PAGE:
clinker boat under construction, dragon with new cedar deck, solid cherry unit, large solid cherry

clinker boat under construction, dragon with new cedar deck, solid cherry unit, large solid cherry
We handcraft beautiful wooden boats and furniture.

Saturday, December 15, 2012

Deilginis returns home

It's been a great honour and pleasure to have worked on Deilginis - Thankyou all for this great opportunity!
Thank you to William Nixon for this great article he wrote on the Howth 17 website:

Deilginis ready for the trip to home harbour: Howth

Wednesday, December 12, 2012

Deilginis leaves our workshop

 With all the deck fittings back in place, and the trailor serviced for the trip, Deilginis is getting ever closer to being back in the water again.

Thursday, December 6, 2012

The finishing touches...

 Deilginis is receiving her finishing touches:
 -The deck seams have been sealed with sikaflex and sanded flush.
- All the deck fittings have been dry-fitted and the deck predrilled for fixing them.
- The cockpit washboard has been refurbished and fitted into the new deck.
- A new mast-collar of laminated purple heart has been fitted.

 Notice how the Rubbing Strake has been fitted a few millimeters below the Sheer to give it that beautiful elegant look.

The Toerails have been set into the Coaming by half an inch, allowing for easy maintenance in the future.

The main deck area has been left unvarnished - this will eventually go a uniform grey and will contrast nicely with the varnished King plank and Coamings. Leaving the deck unvarnished gives it more grip and also makes it easier to maintain.

Friday, November 16, 2012

Swept Deck for Deilginis

There are few things more satisfying than completing a timber swept deck.
  The most important things to get right while preparing the deck is to make the coamings fair and as equal as possible on both sides of the boat, and also to set and mark out the king plank. It is very difficult to hide differences between the two sides.

The king plank has been widened by two cheeks around the mast, just to reinforce it.
 Now that the deck is fully laid, the screw holes will be plugged, and the entire deck sanded to a fair surface. The grooves for the sikaflex will then be corrected with a chisel. It is then ready to seal.

Friday, November 9, 2012

Fairing and painting the hull of Deilginis

Perfecting the coaming before to lay the deck.

Layers and layers of old paint were carved out of the letters .

After much fairing and sanding, the primer is finally applied.

Wednesday, November 7, 2012

The beginnings of a new deck on Deilginis.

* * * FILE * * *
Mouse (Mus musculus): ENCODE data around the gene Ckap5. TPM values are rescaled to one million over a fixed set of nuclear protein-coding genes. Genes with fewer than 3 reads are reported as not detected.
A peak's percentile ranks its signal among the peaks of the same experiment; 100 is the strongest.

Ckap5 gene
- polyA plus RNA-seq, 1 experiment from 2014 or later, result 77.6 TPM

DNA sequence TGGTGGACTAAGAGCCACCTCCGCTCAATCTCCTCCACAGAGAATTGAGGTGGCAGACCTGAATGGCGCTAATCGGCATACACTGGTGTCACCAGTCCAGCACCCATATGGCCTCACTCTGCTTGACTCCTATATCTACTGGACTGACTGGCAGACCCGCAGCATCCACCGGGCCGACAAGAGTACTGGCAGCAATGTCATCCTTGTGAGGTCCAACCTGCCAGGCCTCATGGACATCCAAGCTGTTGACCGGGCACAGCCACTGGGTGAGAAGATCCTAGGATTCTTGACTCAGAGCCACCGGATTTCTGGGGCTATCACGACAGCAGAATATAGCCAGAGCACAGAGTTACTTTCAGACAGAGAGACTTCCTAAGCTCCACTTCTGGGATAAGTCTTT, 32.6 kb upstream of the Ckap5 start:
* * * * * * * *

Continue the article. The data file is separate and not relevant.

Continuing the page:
Working from the keel upwards, we have finally come to the satisfying work of laying the deck. The coamings are fitted first, followed by the King plank. The greatest challenge is to make it all work out symmetrically with even planking and the gaps for the black sikaflex pleasing and regular.
The damaged ribs have been replaced , and some of the other ribs refastened. with this work done, the hull is now ready to repaint.

Tuesday, October 16, 2012

Our new exciting project: Deilginis!

We are very proud to have Deilginis, one of the original Howth Seventeens, in our workshop for repairs and redecking. This is the oldest one-design class in the world! Click here for more on their history.

After what seemed a little like a chinese mind puzzle, we succeeded in fitting Deilginis into our workshop on her trailor. The decking is now being carefully ripped off and the hull scraped.
Scraping the hull is not only essential for the final repainting, it also allows us to examine it carefully for areas which need attention. Several ribs need replacing, so these areas need to be exposed to allow a clean removal of fastenings.
Working on the keelbolts is also much easier with the deck removed - so the sequence with which we go about this job is important.

Sunday, October 7, 2012

Timbers, Gunwhales, Stringers, Thwarts...

 We have once again made dramatic progress on our "workshop boat" - together with our four enthusiastic participants of our recent 3-day steaming workshop, the boat is almost ready to ride the waves!
We used oak for the gunwhales and timbers ( ribs), douglas fir for the stringers, rubbing strakes and thwarts.
We have even come up with a name - to be revealed later...

Friday, September 28, 2012

Warming up for our upcoming steaming workshop!

In preparation of our upcoming workshop, we have painted the hull of our student boat and steamed some ribs into it, making sure that we have all the equipment, tools and materials ready for next week.

As always, steaming timber feels like magic - exciting, inspiring. The boat really does feel like a boat now - strong and sturdy.

One just can't stop looking at it...

To participate in our upcoming workshop (4th,5th and 6th of October) contact us:

Thursday, September 20, 2012

Swept deck in solid cedar

As part of a complete restoration of a 1969 Borensen Built Dragon, we laid this solid cedar swept deck. The advantage of using cedar is that it is very light. The disadvantage is that it is quite soft - so discipline is required in what shoes are allowed on board.

The cedar was relatively easy to bend and work with.

Friday, September 14, 2012

Our student boat is ready for timbering -out!

 The old west cork clinker boat we began lofting this time last year is now fully planked. Our series of workshops will now continue with steaming in the ribs and gunwhales.
The Steaming Workshop will be held on the 4th,5th and6th of October. Visit for more details.

Thursday, July 12, 2012

Getting ready for the Classic Dinghy Regatta in Schull!

We've been busy with preparations for the first ever Classic Dinghy Regatta to be held in Schull on the 21st and 22nd of July. Visit Sailing The Ettes on facebook for more news...
Here is a picture of some of the prizes we're making - we want every boat to get one - every wooden boat being sailed deserves a prize!

Tuesday, May 8, 2012

Making wooden boat models with children at Rosscarbery school